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We have a 1 3/4" bath situation in our house. Like many 1970's ranch style homes, the floorplan's master has only a single vanity, toilet, and shower. The guest bathroom, which is attached to one of the bedrooms, has a tub (likely because that's where the kids would be.)

The original floorplan design called for 3 bedrooms. Ours is actually two, where the "master" is actually smaller than the space that's opened up by removing the partitioning wall that made the 2nd, and 3rd bedrooms. So, in short, our master is not really a master, and the 2 bedrooms that are now one serve as the master for us. Consequently, it is where the full bath is and we don't need a bathtub in the master bath. To complicate things, that makes our master bathroom the guest bathroom when we entertain. Bleh.

Knowing all of that, we were considering swapping moving the tub to the "master" and the shower to where the bath is.

Hurdles

Drain Location:

For the current bathtub location, we can simply adapt by installing a linear drain with a curb-less shower. For the new location, the drain is off the walls by about 13", so we'll need to either re-plumb, or elevate the tub and run the pipes under.

Bigger Issue and Question:

Where the tub is going, we have studs on the faucet end, and block wall on the opposite end. The distance from the block wall to the stud is 61". We need to insulate the block wall with 1" foam and then add 3/4" furring strips for the drywall, and then 1/2" X 2 backer board or drywall.

So, that's 2 3/4" eaten up from the available rough opening, reducing the available finished space to 58 1/4".

Would it make sense to put a 54" tub in this space? If so, what would I do to frame out that anomaly and not have it look like garbage?

The wall will be tiled above the bath.

Model

Model 2

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  • The original floor plan design and/or bedroom locations and layout and how they influenced you decisions is not really relevant to the question about the space needed for the tub. Rip studs to the appropriate size, after drywall or tile backer board, and attach to exciting studs to get your space to fit a 54" tub. The plumbing should be a separate question. – Alaska Man Apr 2 at 21:26
  • @AlaskaMan what are “exciting” studs? Or did auto-F-up get you? :) – Solar Mike Apr 2 at 21:35
  • @SolarMike i speak, therefor i exit. Err, I mean yeah. Its all to exciting. – Alaska Man Apr 2 at 21:40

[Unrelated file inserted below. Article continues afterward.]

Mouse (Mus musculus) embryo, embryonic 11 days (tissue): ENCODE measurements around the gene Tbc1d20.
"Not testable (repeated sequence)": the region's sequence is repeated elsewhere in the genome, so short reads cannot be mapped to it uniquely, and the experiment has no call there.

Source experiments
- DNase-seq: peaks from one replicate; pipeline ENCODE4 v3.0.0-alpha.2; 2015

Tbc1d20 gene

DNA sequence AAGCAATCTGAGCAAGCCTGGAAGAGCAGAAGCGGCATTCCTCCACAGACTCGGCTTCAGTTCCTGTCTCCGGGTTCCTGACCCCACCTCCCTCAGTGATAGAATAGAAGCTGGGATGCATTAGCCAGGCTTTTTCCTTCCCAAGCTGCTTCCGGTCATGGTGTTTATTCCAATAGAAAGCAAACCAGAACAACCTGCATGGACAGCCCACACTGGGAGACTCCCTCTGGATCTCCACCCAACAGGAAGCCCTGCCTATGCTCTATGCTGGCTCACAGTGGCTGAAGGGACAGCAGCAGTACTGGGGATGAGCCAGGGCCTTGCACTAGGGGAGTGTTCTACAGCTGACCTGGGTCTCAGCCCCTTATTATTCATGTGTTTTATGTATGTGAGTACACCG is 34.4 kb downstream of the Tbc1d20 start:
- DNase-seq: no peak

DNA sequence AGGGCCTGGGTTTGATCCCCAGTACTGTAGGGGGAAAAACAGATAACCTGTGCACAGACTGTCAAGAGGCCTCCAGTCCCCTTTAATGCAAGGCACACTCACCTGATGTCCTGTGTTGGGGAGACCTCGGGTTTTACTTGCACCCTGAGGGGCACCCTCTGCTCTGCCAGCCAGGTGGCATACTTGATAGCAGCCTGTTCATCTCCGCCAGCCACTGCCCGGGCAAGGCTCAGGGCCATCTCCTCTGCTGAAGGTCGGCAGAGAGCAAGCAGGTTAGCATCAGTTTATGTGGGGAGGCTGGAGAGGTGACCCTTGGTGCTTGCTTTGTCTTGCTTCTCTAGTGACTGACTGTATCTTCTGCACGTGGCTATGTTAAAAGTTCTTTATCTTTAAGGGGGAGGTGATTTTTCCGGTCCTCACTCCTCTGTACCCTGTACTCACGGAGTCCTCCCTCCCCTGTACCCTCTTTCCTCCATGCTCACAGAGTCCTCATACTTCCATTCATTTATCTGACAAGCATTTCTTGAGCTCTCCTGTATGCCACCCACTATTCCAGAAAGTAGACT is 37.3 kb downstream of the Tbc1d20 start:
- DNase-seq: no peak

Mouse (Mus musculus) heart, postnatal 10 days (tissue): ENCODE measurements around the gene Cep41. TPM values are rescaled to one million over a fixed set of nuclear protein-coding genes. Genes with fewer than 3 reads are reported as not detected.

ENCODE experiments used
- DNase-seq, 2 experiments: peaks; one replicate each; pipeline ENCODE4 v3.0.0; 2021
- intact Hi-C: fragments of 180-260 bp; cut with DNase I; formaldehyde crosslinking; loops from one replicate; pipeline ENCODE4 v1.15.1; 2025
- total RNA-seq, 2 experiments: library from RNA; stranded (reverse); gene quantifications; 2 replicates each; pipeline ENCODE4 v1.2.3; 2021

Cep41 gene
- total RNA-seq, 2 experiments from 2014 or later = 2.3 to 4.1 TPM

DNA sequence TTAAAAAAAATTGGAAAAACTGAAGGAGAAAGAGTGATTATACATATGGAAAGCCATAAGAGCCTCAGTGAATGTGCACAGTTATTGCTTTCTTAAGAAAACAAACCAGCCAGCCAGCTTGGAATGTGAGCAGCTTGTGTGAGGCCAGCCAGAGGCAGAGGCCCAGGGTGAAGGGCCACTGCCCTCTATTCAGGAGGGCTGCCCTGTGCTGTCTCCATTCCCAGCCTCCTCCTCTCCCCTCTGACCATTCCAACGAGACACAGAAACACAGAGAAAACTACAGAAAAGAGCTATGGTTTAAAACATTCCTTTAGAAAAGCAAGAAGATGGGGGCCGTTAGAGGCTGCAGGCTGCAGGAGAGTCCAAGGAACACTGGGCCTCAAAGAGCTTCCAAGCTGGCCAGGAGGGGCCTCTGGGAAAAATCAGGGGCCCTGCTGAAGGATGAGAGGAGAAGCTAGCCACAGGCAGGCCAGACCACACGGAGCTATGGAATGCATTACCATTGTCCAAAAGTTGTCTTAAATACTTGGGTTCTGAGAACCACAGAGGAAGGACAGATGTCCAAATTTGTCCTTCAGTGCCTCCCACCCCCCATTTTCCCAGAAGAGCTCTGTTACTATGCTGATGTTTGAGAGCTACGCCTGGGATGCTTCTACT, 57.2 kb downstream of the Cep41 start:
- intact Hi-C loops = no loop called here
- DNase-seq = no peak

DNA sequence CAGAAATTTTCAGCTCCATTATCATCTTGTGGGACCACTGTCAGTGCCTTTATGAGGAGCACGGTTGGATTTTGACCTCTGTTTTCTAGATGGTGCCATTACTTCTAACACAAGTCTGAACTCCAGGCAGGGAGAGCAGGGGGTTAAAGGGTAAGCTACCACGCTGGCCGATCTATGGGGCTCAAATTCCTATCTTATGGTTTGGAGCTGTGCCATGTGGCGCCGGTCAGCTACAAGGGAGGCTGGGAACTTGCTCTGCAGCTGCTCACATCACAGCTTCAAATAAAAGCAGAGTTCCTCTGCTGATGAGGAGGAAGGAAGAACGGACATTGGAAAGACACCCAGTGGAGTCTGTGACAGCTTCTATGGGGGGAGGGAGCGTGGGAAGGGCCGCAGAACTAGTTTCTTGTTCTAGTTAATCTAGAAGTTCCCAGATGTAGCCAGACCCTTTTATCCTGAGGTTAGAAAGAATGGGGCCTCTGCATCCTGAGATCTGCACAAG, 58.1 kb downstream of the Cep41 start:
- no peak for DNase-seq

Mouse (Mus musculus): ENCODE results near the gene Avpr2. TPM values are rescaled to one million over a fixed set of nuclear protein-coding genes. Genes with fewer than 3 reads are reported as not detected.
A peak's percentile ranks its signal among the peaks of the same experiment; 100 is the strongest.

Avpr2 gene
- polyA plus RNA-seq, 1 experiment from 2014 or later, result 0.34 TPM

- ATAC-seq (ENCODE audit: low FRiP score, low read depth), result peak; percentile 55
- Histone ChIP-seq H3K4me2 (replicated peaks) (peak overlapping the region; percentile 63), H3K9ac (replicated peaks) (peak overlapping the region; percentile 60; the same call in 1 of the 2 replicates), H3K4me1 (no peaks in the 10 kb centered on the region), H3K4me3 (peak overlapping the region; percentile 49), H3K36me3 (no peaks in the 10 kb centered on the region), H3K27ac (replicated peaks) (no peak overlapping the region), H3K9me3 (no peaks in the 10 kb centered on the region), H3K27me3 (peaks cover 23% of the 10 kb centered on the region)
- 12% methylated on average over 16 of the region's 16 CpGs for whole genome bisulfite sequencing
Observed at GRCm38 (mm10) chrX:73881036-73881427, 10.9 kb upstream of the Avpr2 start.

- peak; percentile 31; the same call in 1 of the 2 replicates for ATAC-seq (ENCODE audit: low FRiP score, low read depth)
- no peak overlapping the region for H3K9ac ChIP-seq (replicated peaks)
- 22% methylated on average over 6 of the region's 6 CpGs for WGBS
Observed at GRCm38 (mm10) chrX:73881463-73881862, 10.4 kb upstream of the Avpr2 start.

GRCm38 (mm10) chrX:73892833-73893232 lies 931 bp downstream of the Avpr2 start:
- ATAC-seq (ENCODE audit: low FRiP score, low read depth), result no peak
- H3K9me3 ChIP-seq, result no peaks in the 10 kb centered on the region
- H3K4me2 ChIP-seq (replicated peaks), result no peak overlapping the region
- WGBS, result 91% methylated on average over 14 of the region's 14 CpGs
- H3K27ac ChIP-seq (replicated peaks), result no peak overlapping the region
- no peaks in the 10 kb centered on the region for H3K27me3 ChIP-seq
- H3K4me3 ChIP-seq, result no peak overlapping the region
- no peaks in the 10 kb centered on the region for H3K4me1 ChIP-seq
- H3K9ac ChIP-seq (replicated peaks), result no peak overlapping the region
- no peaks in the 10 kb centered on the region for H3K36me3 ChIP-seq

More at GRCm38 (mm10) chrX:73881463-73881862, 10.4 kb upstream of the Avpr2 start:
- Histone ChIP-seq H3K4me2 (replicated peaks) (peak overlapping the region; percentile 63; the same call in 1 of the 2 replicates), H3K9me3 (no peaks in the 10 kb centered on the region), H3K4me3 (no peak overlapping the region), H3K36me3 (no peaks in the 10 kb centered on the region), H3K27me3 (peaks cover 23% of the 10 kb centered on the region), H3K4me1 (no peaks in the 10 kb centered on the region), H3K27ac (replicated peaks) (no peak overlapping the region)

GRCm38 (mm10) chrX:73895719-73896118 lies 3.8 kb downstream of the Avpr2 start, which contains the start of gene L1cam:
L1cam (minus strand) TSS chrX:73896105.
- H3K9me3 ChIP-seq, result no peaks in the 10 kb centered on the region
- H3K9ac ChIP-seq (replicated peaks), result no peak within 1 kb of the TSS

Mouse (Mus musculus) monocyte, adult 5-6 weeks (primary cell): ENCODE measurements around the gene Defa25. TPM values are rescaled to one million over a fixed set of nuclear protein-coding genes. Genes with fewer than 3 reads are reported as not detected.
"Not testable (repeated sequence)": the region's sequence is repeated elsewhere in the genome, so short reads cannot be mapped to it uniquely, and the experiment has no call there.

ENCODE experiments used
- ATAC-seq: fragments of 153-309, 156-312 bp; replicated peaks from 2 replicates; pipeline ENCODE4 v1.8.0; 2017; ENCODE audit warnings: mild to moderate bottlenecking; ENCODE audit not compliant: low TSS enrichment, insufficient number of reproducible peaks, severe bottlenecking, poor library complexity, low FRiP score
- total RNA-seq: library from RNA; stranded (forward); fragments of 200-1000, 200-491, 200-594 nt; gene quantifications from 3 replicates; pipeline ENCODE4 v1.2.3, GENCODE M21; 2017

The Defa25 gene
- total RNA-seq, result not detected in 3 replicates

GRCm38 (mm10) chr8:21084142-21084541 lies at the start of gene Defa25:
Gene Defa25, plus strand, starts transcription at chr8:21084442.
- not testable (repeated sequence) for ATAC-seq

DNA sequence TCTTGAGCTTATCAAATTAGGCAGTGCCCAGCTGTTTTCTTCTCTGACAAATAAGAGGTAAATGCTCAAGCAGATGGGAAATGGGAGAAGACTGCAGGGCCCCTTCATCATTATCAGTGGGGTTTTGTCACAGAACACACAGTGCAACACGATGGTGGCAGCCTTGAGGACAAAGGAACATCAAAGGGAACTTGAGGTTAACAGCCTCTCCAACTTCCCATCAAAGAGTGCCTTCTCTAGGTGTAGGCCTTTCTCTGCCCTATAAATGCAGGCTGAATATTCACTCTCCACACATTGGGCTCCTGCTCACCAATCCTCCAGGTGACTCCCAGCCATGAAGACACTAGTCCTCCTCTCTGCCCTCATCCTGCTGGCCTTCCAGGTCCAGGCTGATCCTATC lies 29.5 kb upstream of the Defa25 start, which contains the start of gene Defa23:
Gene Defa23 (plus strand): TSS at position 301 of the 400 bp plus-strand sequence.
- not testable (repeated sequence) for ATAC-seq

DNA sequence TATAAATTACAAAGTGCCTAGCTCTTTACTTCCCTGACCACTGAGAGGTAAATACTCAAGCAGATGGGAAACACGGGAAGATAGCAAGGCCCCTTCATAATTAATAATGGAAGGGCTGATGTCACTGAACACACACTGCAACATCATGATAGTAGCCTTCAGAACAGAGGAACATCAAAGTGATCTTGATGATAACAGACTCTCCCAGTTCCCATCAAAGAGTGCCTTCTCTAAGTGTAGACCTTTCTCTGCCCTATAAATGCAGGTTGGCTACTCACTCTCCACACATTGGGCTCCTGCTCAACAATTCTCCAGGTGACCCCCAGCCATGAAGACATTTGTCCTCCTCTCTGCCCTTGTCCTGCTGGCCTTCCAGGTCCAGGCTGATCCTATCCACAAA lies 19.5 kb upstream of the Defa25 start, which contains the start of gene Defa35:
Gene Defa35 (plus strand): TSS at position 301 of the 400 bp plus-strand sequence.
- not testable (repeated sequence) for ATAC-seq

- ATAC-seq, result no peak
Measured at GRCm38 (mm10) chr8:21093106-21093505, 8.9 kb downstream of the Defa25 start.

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    The master that is not a master is now our master was 2 bedrooms do you follow ? I gave up what is the problem? With the tub? Anything to do with a choice would be opinion, but I would want the plumbing on inside walls. – Ed Beal Apr 2 at 21:48
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First thing I'd do is challenge whether the wall finish stack-up you described is actually required.

Could furring strips or hat channel be embedded in the same plane as the XPS foam? If so there's no loss of dimension due to the furring strips. Are furring strips even needed? Could the subsequent layer of drywall or backer board be held by adhesive, or by screws through the foam into the block wall?

Why two layers of drywall or backer board? Would one layer suffice? What about a thinner alternative such as Schluter's KERDI membrane? (I've never used that product; it's just an example that caught my eye.)

Also: the water-shedding layer in the wall could (should?) go in front of the flange of the tub. When placed there you don't have to allow space for this layer in the rough-in sizing.

If you do go with the 54" tub and need to make up 4 inches somewhere you're going to have to just build a box. It can be completely invisible if you make the box the entire width of the room, ie make the whole room 54" wide. But maybe there's a way to avoid that and also make the space useful. For example, frame a built-in shower bench opposite from the faucet.

If the the 4" build-out box extends wider than the width of the tub by one or two stud bays then that 4" plus the 3.5" depth of the existing wall could be turned into a built-in storage space. It's kind of shallow, but.. it could easily fit rolls of toilet paper, feminine supplies, cleaning products.. a whole lot of rubber ducks (Youtube, James Veitch Is A Terrible Roommate)..or hide-away towel racks, maybe?

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  • Two layers of backer board, one layer at each end. 1/2" x 2. I definitely could embed the furring strips at the same plane as the foam board...the foam board is solving the insulation problem on the west wall, which gets hammered by the sun in the summer time. I suppose there may be another way to insulate. Maybe even a thinner material just for the width of the tub. – Jon Griffith Apr 3 at 4:53

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